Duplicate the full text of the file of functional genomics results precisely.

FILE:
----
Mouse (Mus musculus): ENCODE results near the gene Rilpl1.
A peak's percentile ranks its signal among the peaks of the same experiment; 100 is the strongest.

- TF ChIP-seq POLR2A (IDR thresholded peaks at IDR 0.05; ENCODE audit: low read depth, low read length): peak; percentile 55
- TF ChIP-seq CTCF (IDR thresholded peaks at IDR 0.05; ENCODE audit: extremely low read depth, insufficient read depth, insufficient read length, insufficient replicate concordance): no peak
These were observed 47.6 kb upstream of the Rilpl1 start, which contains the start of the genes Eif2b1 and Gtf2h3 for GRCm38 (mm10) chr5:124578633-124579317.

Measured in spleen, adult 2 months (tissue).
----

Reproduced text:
Mouse (Mus musculus): ENCODE results near the gene Rilpl1.
A peak's percentile ranks its signal among the peaks of the same experiment; 100 is the strongest.

- TF ChIP-seq POLR2A (IDR thresholded peaks at IDR 0.05; ENCODE audit: low read depth, low read length): peak; percentile 55
- TF ChIP-seq CTCF (IDR thresholded peaks at IDR 0.05; ENCODE audit: extremely low read depth, insufficient read depth, insufficient read length, insufficient replicate concordance): no peak
These were observed 47.6 kb upstream of the Rilpl1 start, which contains the start of the genes Eif2b1 and Gtf2h3 for GRCm38 (mm10) chr5:124578633-124579317.

Measured in spleen, adult 2 months (tissue).